Does `origin` have any special meaning_?

I’ve setup a few github repos using this documentation:

echo "# foo" >> README.md
git init
git add README.md
git commit -m "first commit"
git remote add origin https://github.com/foo-1/foo.git
git push -u origin master

Does the name origin have any special meaning?

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    It is now just the default name for the cloned upstream repo.
    But it used to be a branch as well originally (up until git 1.5.0 in early 2007):

    The very first commit introducing ‘origin‘ dates from 1cadb5a (July 2005, git 0.99.2).
    It is followed by commit a692b96, which explained:

    A recommended work cycle for an “individual developer” who does not have a “public” repository is somewhat different. It goes like this:

    (1) Prepare your work repository, by “git clone” the public repository of the “project lead” (or a “subsystem maintainer”, if you work on a subsystem).
    The URL used for the initial cloning is stored in .git/branches/origin.

    (2) Do your work there. Make commits.

    (3) Run “git fetch origin” from the public repository of your upstream every once in a while. This does only the first half of “git pull” but does not merge.
    The head of the public repository is stored in .git/refs/heads/origin.

    That workflow was obviously very much tailored to the distributed development of the Linux kernel, in which you had only one upstream repo.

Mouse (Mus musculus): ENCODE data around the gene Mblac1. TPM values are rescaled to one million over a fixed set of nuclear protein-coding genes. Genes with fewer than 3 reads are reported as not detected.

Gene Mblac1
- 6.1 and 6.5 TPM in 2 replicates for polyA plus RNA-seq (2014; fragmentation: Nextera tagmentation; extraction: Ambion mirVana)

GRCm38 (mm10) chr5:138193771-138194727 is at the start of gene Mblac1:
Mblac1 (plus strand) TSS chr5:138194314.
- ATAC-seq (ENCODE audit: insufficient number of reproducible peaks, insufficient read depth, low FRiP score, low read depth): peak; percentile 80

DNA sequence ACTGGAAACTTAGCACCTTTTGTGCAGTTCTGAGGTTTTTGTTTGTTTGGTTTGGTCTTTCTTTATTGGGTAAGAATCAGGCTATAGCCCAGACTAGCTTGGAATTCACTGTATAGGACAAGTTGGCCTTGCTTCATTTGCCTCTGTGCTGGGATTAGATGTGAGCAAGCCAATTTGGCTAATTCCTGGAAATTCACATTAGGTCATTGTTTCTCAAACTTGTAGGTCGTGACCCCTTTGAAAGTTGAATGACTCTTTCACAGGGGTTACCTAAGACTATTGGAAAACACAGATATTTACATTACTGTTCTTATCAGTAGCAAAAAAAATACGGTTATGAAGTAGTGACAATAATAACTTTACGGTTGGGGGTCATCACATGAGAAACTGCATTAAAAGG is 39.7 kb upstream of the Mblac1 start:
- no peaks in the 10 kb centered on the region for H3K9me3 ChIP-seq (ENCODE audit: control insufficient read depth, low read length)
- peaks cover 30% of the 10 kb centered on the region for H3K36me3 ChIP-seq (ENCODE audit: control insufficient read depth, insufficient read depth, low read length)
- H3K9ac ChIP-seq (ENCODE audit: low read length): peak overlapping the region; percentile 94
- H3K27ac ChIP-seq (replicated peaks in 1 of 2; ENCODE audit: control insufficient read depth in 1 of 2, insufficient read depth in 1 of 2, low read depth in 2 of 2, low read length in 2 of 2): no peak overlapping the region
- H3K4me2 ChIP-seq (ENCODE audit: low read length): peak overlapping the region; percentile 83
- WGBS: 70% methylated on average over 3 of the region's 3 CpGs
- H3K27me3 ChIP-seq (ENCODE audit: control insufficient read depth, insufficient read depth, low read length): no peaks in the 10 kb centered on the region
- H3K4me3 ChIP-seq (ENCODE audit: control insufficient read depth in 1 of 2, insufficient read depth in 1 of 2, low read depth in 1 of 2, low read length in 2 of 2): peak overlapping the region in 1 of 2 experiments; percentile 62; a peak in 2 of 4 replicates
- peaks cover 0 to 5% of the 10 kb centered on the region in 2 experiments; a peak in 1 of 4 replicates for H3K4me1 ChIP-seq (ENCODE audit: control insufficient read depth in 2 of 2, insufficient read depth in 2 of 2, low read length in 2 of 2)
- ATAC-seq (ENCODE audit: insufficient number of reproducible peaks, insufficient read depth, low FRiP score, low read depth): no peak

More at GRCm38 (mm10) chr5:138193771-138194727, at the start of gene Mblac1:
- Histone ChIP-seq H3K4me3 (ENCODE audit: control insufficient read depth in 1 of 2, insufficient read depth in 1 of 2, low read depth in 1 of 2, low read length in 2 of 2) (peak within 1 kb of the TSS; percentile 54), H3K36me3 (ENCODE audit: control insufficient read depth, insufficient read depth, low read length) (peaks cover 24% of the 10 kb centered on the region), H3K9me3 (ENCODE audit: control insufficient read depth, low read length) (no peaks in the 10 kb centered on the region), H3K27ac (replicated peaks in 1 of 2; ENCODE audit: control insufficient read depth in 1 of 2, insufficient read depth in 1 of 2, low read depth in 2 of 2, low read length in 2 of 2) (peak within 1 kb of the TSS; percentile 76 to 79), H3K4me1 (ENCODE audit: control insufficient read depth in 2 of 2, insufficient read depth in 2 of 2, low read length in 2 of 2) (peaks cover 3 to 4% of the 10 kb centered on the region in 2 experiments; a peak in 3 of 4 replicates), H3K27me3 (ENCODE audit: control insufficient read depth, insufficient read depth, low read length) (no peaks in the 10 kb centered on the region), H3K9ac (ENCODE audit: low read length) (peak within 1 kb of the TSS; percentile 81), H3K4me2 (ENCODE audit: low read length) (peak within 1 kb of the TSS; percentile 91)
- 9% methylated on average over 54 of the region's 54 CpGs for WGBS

The .git/branches/origin won’t become .git/remotes/origin before commit 6687f8f (Aug. 2005, git v0.99.5), when you can fetch more than one upstream repo.

    Now multi-head fetch is complete, let’s migrate the default configuration for new repositories created with the “git clone” command.

    The original $GIT_DIR/branches is not deprecated yet, but create remotes directory by default from the templates as well.


    Then commit e125c1a (Nov. 2005, v0.99.9c) added:

    The newly cloned repository by default had .git/remotes/origin set up to track the remote master to origin, but forgot to create the origin branch ourselves.
    Also it hardcoded the assumption that the remote HEAD points at “master“, which may not always be true.


    It started to evolve to ‘origin’ as an upstream repo in commit dfeff66 (March 2006, git 1.3.0), where:

    The upstream branch heads are copied in .git/refs/remotes/ instead of .git/refs/heads/ and .git/remotes/origin file is set up to reflect this as well.
    It requires to have fetch/pull update to understand .git/refs/remotes by Eric Wong to further update the repository cloned this way.

    This is detailed in commit c72112e.


    Defaulting to ‘origin’ when fetching was introduced in commit 5e27e27 (July 2006, git 1.4.2).


    The remote origin is stored in ./git/config in commit 255cae8 (Nov. 2006, git 1.5.0)

    For example what was previously .git/remotes/origin:

      URL: proto://host/path
      Pull: refs/heads/master:refs/heads/origin
    

    Is now added to .git/config as:

      [remote "origin"]
      url = proto://host/path
      fetch = refs/heads/master:refs/heads/origin 
    

    git pull defaults to origin with commit 955289b (Dec. 2006, git 1.5.0):

    Without any specification in the .git/config file, git-pull will execute
    git-pull origin“; which in turn defaults to pull from the first “pull”
    definition for the remote, “origin“.

    The glossary is then updated:

    origin:

    The default upstream repository. Most projects have at least one upstream project which they track. By default ‘origin‘ is used for that purpose.
    New upstream updates will be fetched into remote tracking branches named origin/name-of-upstream-branch, which you can see using “git branch -r“.

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